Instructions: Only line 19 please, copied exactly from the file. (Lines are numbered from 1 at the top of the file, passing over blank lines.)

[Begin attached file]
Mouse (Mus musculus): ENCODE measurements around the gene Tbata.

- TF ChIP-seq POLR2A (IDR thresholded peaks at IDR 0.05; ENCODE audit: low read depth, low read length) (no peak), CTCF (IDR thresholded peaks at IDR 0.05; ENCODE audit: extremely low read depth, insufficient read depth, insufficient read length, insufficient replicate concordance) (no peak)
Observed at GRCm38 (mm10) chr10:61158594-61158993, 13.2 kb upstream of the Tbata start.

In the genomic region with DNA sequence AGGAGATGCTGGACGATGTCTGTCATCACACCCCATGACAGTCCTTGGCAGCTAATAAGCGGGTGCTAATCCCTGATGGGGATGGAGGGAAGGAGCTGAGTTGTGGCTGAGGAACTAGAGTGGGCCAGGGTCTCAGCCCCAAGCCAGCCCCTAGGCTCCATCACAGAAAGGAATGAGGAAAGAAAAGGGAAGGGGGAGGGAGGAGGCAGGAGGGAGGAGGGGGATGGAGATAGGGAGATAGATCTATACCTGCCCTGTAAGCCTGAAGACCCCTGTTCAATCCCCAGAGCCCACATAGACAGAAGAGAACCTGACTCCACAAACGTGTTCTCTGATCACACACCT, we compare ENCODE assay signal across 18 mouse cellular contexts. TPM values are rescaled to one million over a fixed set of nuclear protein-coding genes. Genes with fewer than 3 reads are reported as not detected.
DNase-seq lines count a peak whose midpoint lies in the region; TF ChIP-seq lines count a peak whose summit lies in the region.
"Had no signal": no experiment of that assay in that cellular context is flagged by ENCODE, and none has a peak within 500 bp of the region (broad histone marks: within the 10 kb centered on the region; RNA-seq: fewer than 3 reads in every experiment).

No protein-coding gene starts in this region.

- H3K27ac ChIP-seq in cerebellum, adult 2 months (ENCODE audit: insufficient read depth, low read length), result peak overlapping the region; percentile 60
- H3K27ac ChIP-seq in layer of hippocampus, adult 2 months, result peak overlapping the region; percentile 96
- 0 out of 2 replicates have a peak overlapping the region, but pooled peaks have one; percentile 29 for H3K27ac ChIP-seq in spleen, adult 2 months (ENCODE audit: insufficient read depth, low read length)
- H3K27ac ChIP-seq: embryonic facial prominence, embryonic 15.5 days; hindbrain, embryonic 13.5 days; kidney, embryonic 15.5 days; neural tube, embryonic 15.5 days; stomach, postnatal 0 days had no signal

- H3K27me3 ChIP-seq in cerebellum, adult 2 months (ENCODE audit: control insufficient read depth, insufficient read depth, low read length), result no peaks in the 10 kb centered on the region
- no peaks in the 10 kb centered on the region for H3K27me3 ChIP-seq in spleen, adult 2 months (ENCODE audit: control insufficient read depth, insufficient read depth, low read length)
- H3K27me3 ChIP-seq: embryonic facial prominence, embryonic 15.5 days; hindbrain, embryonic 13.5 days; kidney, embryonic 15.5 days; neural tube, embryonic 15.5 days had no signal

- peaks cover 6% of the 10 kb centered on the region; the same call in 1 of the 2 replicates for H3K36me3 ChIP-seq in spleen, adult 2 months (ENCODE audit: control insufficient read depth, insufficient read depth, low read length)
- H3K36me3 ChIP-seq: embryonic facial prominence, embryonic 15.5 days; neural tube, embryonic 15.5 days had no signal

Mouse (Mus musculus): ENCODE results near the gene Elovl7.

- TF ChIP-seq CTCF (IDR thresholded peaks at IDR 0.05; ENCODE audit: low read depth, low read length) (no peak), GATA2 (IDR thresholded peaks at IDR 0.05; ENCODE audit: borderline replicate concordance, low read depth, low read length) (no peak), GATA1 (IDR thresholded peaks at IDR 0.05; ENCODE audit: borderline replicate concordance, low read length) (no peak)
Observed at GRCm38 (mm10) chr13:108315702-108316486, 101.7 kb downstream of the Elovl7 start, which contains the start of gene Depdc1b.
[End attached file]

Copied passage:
Observed at GRCm38 (mm10) chr13:108315702-108316486, 101.7 kb downstream of the Elovl7 start, which contains the start of gene Depdc1b.